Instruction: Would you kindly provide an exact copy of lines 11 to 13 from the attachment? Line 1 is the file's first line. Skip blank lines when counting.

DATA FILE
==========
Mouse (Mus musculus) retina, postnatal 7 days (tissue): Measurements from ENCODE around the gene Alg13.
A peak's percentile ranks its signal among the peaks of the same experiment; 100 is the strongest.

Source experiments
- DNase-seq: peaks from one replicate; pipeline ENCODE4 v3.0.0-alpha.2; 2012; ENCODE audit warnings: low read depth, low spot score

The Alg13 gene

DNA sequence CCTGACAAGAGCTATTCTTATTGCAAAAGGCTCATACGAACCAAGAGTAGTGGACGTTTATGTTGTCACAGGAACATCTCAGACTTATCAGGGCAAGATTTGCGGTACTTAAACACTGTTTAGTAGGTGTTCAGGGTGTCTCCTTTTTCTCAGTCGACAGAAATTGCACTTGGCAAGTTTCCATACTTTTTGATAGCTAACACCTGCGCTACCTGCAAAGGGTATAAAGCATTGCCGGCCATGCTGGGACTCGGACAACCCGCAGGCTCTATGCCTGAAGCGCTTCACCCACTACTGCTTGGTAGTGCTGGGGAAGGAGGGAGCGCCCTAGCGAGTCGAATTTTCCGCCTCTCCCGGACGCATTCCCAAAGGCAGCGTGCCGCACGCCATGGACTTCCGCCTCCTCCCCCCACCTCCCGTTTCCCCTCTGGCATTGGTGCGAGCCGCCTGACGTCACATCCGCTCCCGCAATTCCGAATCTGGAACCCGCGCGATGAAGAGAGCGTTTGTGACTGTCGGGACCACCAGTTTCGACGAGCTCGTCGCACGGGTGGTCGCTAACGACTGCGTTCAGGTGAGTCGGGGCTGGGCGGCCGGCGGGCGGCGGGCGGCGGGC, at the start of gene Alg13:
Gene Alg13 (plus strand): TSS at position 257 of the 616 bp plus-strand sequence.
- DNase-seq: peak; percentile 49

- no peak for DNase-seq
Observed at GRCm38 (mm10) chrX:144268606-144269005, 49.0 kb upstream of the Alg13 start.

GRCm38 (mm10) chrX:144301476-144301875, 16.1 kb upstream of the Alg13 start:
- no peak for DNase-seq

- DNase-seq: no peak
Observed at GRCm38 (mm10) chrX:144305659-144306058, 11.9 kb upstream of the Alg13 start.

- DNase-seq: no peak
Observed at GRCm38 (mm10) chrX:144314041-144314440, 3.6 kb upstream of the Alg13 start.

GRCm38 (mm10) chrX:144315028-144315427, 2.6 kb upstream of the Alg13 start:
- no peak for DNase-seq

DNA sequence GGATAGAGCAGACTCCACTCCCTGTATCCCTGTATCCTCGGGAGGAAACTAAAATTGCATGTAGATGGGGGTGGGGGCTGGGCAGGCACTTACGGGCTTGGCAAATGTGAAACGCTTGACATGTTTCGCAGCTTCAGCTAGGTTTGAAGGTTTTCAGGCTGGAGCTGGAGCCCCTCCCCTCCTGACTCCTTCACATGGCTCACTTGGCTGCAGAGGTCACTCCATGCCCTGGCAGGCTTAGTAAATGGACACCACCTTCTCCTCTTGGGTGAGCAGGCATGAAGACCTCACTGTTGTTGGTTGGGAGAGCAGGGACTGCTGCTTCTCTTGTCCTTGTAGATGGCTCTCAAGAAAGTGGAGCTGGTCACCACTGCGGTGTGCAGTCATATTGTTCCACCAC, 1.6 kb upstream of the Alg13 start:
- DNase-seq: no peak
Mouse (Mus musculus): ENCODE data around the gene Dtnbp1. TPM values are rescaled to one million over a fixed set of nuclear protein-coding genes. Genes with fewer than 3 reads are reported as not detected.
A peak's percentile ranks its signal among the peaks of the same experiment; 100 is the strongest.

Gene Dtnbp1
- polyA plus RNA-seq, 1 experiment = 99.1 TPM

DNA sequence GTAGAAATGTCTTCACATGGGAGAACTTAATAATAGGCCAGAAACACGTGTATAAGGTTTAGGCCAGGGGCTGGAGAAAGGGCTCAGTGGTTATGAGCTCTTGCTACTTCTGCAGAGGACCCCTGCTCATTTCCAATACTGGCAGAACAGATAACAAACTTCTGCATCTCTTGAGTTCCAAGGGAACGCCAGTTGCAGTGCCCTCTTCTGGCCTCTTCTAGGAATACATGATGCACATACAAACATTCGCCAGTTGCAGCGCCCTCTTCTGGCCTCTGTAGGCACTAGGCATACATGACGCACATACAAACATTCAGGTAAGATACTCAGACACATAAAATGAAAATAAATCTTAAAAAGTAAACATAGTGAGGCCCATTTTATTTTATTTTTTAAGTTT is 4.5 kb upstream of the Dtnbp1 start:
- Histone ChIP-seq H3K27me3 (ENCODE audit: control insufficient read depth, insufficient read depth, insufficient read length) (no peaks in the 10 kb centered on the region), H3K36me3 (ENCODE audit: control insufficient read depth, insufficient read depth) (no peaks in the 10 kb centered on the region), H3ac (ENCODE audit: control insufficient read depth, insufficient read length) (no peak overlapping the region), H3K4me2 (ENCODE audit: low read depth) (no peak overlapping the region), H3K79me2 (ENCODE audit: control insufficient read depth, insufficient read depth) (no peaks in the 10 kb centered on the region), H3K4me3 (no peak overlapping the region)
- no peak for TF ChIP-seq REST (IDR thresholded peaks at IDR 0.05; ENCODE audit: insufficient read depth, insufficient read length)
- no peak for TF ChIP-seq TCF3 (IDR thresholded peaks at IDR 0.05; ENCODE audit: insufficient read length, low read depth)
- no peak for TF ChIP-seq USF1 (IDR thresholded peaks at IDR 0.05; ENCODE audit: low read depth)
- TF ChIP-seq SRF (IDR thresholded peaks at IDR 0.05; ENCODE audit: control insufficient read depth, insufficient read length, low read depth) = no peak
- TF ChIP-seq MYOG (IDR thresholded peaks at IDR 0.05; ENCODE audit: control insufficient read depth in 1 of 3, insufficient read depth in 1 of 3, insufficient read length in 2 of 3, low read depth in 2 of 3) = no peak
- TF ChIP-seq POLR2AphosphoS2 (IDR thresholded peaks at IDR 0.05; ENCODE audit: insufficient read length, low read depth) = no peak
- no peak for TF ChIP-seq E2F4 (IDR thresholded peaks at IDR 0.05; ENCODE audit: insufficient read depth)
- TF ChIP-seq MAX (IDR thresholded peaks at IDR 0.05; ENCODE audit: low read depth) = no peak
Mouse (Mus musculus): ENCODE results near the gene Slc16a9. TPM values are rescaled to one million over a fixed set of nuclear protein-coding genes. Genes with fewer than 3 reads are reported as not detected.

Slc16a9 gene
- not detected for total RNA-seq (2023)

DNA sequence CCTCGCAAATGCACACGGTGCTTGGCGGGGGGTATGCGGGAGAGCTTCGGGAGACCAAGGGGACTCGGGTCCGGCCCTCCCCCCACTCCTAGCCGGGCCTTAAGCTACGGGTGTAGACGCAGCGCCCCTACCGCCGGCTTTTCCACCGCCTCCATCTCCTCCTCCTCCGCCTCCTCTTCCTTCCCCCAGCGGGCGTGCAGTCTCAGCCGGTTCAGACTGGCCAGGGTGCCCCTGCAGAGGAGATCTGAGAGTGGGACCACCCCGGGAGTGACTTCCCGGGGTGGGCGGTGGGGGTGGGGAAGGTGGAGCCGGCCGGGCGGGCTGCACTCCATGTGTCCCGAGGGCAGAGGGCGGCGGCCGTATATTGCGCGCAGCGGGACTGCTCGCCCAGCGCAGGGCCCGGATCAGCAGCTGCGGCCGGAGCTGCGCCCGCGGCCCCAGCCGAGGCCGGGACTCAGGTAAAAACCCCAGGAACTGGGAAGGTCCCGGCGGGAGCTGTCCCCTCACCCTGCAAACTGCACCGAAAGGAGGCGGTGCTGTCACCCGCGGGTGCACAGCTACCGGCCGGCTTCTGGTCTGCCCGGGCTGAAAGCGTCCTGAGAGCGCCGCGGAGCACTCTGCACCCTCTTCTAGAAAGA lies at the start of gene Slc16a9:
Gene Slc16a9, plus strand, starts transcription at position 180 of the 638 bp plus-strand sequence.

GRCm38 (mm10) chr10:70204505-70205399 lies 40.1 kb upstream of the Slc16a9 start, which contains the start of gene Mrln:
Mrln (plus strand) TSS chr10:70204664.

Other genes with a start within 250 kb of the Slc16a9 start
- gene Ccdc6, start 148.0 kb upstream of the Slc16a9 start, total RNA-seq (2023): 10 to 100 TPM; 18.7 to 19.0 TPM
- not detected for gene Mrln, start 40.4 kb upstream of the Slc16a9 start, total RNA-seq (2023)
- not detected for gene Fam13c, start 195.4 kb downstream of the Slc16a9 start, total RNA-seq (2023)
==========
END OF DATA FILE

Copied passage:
GRCm38 (mm10) chrX:144301476-144301875, 16.1 kb upstream of the Alg13 start:
- no peak for DNase-seq

- DNase-seq: no peak